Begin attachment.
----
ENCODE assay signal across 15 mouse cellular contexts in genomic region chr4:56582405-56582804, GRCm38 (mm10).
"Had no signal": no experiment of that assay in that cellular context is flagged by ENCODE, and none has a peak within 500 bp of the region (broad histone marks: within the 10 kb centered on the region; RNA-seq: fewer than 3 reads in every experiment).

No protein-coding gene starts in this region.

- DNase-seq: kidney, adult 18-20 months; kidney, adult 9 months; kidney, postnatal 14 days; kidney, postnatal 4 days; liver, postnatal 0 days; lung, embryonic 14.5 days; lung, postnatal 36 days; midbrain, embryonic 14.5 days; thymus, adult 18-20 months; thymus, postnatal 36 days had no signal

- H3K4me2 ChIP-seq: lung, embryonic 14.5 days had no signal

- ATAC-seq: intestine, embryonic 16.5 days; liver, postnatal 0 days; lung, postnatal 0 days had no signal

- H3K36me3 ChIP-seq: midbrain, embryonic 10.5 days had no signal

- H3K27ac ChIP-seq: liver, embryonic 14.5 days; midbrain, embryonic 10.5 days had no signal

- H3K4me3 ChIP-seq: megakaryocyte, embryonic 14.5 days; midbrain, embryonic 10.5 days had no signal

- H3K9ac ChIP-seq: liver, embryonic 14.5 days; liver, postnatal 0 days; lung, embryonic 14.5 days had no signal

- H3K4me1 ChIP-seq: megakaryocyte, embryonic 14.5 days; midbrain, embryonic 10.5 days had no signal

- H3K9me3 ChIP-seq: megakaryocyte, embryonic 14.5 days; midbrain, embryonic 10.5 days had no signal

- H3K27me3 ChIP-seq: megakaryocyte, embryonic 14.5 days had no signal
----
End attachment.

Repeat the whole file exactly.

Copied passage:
ENCODE assay signal across 15 mouse cellular contexts in genomic region chr4:56582405-56582804, GRCm38 (mm10).
"Had no signal": no experiment of that assay in that cellular context is flagged by ENCODE, and none has a peak within 500 bp of the region (broad histone marks: within the 10 kb centered on the region; RNA-seq: fewer than 3 reads in every experiment).

No protein-coding gene starts in this region.

- DNase-seq: kidney, adult 18-20 months; kidney, adult 9 months; kidney, postnatal 14 days; kidney, postnatal 4 days; liver, postnatal 0 days; lung, embryonic 14.5 days; lung, postnatal 36 days; midbrain, embryonic 14.5 days; thymus, adult 18-20 months; thymus, postnatal 36 days had no signal

- H3K4me2 ChIP-seq: lung, embryonic 14.5 days had no signal

- ATAC-seq: intestine, embryonic 16.5 days; liver, postnatal 0 days; lung, postnatal 0 days had no signal

- H3K36me3 ChIP-seq: midbrain, embryonic 10.5 days had no signal

- H3K27ac ChIP-seq: liver, embryonic 14.5 days; midbrain, embryonic 10.5 days had no signal

- H3K4me3 ChIP-seq: megakaryocyte, embryonic 14.5 days; midbrain, embryonic 10.5 days had no signal

- H3K9ac ChIP-seq: liver, embryonic 14.5 days; liver, postnatal 0 days; lung, embryonic 14.5 days had no signal

- H3K4me1 ChIP-seq: megakaryocyte, embryonic 14.5 days; midbrain, embryonic 10.5 days had no signal

- H3K9me3 ChIP-seq: megakaryocyte, embryonic 14.5 days; midbrain, embryonic 10.5 days had no signal

- H3K27me3 ChIP-seq: megakaryocyte, embryonic 14.5 days had no signal